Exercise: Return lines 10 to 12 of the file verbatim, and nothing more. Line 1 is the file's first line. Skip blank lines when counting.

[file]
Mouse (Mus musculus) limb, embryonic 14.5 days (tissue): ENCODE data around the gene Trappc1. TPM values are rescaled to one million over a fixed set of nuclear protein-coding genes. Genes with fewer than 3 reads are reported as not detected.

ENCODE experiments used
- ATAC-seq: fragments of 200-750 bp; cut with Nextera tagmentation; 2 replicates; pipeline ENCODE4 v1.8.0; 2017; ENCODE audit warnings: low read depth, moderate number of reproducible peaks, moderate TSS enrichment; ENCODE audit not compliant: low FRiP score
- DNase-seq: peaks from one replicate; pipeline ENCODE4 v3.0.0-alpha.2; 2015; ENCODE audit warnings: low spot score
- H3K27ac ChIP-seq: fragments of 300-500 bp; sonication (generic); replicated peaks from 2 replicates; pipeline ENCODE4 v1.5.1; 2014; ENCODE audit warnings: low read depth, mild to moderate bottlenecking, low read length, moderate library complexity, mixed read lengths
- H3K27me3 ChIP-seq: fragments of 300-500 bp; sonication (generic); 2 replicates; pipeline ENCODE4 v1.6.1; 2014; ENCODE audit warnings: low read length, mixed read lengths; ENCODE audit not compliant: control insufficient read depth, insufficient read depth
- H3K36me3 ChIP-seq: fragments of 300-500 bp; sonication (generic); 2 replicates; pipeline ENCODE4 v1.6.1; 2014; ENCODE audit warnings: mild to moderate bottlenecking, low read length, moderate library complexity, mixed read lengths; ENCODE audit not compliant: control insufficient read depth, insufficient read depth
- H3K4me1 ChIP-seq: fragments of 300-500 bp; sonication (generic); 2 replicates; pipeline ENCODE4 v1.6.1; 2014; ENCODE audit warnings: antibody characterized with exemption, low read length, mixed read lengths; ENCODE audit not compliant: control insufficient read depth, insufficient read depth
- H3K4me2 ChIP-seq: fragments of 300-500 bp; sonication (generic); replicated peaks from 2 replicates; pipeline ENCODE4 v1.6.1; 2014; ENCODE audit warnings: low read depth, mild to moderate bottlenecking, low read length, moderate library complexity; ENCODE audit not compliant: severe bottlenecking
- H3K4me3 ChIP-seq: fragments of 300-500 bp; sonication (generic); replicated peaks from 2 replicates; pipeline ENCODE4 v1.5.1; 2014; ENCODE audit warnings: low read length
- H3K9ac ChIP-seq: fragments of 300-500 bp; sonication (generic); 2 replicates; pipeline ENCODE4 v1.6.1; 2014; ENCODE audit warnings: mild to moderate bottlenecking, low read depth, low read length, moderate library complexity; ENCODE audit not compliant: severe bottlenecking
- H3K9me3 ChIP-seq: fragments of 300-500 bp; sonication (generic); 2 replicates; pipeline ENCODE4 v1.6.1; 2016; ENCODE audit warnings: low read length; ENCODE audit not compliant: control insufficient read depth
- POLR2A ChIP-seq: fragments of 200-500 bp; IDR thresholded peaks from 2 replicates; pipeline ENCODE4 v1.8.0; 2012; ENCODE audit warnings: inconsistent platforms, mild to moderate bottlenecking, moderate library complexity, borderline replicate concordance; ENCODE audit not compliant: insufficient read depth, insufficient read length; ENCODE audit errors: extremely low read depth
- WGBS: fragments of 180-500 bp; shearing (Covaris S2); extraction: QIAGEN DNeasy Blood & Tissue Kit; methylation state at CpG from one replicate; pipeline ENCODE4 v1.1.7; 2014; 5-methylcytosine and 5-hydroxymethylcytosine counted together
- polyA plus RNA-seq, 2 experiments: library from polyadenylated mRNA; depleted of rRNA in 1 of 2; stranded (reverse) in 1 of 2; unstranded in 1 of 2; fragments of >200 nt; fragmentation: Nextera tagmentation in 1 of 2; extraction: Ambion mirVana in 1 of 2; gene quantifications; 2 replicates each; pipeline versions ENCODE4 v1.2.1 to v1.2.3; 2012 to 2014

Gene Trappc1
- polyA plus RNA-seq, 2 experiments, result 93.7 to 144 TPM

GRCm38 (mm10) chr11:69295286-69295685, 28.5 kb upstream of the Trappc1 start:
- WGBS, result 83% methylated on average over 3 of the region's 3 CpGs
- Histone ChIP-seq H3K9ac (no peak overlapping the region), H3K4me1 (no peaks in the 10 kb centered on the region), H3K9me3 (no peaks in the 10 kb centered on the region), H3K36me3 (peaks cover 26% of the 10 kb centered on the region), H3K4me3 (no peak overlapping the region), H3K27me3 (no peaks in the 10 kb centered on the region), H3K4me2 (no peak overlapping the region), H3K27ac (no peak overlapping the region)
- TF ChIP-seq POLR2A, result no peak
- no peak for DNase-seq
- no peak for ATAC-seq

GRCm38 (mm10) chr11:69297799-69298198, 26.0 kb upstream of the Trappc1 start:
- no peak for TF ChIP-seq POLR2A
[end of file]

- H3K4me3 ChIP-seq: fragments of 300-500 bp; sonication (generic); replicated peaks from 2 replicates; pipeline ENCODE4 v1.5.1; 2014; ENCODE audit warnings: low read length
- H3K9ac ChIP-seq: fragments of 300-500 bp; sonication (generic); 2 replicates; pipeline ENCODE4 v1.6.1; 2014; ENCODE audit warnings: mild to moderate bottlenecking, low read depth, low read length, moderate library complexity; ENCODE audit not compliant: severe bottlenecking
- H3K9me3 ChIP-seq: fragments of 300-500 bp; sonication (generic); 2 replicates; pipeline ENCODE4 v1.6.1; 2016; ENCODE audit warnings: low read length; ENCODE audit not compliant: control insufficient read depth